From the PREFACE TO THE FOURTH EDITION. On seeing the great success of the Library of Congress cataloging, I doubted whether it was worthwhile to prepare and issue this fourth edition of my Rules; but I reflected that it would be a considerable time before all libraries would use the cards of that library, and a long time before the Library of ...
From the PREFACE TO THE FOURTH EDITION. On seeing the great success of the Library of Congress cataloging, I doubted whether it was worthwhile to prepare and issue this fourth edition of my Rules; but I reflected that it would be a considerable time before all libraries would use the cards of that library, and a long time before the Library of Congress could furnish cards for all books, long enough for the libraries to absorb another edition and use it up in that part of their cataloging which they must do themselves. Still I cannot help thinking that the golden age of cataloging is over, and that the difficulties and discussions which have furnished an innocent pleasure to so many will interest them no more. Another lost art. But it will be all the better for the pockets of the public, or rather it will be better for other parts of the service-the children's room and the information desk, perhaps. In the last two years a great change has come upon the status of cataloging in the United States. The Library of Congress has begun furnishing its printed catalog cards on such liberal terms that any new library would be very foolish not to make its catalog mainly of them, and the older libraries find them a valuable assistance in the cataloging of their accessions, not so much because they are cheaper as because in the case of most libraries they are better than the library is likely to make for itself. The differences between these rules and those adopted by the Library of Congress are of two classes. The first class of differences is in trifles of punctuation, capitalization, the place of certain items on the cards, and the like. If one already has a catalog with a large number of cards, and merely inserts in it as many of the Library of Congress cards as possible, I see no reason for altering one's own style, either on the past accumulations or on the new cards that one is to write. The two kinds of cards can stand together in the drawers and the public will never notice the difference. But if one is commencing a new catalog, to be composed mainly of Library of Congress cards, I advise following the Library of Congress rules closely. It will save much trouble....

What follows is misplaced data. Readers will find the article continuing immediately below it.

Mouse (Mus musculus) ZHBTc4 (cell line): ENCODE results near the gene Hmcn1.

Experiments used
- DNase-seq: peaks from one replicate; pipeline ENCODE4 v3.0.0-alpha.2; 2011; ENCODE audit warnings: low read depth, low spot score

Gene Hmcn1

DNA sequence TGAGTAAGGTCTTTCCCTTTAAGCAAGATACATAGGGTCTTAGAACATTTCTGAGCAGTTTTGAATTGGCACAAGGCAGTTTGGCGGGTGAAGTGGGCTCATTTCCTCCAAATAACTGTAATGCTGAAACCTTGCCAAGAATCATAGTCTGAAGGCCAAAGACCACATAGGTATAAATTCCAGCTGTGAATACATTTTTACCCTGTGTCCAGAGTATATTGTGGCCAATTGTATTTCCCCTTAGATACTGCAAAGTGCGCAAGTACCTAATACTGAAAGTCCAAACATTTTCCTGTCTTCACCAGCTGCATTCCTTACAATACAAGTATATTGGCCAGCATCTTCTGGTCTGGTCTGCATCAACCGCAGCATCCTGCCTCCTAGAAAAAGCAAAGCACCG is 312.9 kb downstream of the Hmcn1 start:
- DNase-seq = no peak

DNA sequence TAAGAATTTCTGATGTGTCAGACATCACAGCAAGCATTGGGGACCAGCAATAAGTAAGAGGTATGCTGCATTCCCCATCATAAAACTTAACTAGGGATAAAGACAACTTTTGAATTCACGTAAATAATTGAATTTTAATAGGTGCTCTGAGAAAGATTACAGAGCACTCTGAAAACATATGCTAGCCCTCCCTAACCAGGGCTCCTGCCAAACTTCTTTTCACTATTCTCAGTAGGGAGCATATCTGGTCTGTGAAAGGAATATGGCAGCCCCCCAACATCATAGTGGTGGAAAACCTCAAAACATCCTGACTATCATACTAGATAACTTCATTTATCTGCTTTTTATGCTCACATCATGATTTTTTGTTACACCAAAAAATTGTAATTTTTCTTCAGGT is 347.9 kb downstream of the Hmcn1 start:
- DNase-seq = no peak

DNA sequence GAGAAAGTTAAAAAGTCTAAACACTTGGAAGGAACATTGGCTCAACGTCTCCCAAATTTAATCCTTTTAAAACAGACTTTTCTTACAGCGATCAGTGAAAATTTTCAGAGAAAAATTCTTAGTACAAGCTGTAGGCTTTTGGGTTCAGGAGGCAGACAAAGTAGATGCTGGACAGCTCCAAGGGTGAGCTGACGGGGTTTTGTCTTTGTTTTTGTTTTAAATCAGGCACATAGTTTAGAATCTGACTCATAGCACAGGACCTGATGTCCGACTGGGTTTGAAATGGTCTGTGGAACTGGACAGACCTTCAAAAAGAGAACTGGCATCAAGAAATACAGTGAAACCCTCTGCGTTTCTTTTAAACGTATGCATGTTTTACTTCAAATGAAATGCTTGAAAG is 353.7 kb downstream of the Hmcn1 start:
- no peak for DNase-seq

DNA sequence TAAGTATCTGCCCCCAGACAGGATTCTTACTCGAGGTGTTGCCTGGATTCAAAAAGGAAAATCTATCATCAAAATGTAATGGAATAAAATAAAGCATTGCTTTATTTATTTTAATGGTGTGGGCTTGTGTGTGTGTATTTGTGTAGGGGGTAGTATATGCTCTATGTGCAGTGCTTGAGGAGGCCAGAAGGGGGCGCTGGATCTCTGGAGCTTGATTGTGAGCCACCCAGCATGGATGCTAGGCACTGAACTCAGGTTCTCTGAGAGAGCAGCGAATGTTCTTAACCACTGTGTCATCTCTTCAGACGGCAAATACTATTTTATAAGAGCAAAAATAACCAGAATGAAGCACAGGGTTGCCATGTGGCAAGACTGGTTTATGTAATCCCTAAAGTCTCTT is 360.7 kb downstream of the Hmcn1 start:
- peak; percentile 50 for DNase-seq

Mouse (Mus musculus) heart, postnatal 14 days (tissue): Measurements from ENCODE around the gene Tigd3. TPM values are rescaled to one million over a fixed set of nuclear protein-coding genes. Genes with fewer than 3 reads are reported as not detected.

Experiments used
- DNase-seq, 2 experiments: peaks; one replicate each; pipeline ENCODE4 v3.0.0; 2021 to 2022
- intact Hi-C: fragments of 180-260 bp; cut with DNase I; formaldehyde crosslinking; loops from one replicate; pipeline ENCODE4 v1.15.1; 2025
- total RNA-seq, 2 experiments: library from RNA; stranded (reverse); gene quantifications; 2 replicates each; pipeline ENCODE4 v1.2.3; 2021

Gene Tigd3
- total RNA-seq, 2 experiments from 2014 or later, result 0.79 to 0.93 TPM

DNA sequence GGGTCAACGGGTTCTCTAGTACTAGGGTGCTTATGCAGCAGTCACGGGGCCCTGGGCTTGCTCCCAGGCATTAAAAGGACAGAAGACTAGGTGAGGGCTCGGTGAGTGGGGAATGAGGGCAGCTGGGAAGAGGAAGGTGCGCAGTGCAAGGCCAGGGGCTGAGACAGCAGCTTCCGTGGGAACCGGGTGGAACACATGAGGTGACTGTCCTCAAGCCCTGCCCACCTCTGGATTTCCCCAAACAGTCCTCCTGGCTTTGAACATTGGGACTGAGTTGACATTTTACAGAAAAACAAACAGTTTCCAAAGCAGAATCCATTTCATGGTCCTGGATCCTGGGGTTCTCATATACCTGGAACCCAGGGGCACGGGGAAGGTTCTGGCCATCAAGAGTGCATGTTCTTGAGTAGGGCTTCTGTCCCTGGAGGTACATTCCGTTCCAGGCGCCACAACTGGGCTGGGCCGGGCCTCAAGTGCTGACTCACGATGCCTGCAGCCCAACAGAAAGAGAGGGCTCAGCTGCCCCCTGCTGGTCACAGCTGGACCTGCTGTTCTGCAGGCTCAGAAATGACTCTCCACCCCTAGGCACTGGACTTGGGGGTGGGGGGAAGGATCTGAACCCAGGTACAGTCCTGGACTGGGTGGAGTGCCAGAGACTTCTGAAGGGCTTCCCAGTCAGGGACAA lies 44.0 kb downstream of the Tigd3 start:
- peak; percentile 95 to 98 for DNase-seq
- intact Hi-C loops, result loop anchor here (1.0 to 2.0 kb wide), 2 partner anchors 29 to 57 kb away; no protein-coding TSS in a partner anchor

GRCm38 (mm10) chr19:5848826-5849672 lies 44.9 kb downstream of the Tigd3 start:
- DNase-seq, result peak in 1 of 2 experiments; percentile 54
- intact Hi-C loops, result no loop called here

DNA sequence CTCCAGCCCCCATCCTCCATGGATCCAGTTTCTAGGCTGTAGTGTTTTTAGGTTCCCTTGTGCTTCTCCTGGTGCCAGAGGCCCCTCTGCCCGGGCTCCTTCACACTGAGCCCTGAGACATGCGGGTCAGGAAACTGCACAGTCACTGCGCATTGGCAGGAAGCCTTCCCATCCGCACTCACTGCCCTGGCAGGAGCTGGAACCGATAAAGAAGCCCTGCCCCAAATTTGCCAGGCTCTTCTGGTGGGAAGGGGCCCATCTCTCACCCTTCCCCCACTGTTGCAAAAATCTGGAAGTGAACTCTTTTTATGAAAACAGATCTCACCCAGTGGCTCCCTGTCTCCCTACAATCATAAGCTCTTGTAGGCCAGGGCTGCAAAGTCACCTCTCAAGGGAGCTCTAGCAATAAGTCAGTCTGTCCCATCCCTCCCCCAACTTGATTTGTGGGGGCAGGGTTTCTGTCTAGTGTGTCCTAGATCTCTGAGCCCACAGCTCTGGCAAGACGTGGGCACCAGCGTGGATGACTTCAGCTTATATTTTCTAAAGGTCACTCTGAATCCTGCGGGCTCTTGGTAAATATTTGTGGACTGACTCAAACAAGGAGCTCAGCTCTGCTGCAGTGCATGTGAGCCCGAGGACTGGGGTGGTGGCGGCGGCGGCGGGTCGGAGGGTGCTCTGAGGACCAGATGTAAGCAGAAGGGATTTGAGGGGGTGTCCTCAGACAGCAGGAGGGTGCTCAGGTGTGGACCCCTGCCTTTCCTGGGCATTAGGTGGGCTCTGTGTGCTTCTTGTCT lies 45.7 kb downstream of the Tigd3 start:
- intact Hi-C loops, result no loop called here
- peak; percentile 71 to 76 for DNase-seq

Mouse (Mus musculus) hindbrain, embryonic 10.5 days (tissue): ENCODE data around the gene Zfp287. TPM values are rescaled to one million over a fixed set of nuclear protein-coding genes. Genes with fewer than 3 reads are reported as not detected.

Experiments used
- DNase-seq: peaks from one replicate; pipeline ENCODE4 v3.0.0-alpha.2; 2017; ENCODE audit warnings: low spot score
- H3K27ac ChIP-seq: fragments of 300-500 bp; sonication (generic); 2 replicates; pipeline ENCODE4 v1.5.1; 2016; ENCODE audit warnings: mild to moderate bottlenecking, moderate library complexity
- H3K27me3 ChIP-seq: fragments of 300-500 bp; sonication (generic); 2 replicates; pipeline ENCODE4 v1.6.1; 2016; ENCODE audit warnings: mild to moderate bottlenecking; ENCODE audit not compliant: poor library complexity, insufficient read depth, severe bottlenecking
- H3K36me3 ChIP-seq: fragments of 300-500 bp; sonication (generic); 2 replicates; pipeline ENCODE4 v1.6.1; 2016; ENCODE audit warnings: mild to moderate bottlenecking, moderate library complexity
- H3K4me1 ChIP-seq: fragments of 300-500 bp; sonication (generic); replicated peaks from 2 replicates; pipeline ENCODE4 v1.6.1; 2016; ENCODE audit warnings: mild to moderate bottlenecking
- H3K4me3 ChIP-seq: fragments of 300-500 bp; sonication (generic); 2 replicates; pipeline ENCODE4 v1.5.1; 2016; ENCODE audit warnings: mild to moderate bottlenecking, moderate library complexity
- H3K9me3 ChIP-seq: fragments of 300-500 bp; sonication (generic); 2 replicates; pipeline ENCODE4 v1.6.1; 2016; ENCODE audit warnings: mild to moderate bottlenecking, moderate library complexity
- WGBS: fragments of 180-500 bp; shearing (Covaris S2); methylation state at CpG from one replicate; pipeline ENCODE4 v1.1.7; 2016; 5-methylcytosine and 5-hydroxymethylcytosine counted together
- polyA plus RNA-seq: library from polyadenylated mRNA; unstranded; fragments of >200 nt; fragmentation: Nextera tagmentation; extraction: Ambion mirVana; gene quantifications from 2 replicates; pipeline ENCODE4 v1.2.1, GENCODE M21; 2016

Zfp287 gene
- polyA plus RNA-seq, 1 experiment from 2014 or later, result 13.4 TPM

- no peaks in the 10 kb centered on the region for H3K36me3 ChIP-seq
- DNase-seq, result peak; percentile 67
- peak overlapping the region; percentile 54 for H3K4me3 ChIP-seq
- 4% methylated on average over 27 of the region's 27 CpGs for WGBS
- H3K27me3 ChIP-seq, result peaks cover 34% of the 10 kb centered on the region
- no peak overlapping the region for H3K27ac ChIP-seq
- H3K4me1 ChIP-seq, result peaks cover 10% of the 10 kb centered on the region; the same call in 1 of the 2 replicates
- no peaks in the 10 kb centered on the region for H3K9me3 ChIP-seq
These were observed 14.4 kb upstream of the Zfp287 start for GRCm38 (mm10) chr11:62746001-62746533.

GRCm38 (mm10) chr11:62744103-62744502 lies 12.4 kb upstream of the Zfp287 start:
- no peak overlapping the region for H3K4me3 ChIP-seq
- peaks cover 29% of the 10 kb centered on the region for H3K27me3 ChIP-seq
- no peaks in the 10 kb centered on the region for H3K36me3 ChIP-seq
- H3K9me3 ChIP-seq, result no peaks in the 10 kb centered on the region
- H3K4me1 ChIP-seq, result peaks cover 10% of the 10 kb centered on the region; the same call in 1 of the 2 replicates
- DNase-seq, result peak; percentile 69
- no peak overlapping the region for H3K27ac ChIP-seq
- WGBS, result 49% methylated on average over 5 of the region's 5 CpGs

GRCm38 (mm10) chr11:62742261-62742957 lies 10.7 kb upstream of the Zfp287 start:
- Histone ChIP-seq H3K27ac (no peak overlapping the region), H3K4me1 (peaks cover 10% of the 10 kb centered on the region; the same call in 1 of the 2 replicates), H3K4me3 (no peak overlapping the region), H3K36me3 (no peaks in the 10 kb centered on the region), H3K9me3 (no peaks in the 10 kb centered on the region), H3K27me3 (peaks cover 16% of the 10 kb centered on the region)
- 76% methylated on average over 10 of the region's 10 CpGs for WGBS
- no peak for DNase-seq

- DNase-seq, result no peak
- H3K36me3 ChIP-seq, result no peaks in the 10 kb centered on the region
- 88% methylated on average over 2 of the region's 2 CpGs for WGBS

Y. Government Printing Office, Washington, D.C., 1904. 4th Edition, Fair, Hard Cover, Size=6"x9", 173pgs(Index). "Fourth Edition, Rewritten". EX-LIBRARY copy with usual stamps, etc. Covers very worn, some ink check marks in text. 99% OF OUR BOOKS ARE SHIPPED IN CUSTOM BOXES ALL ARE WELL PACKED WITH CARE!
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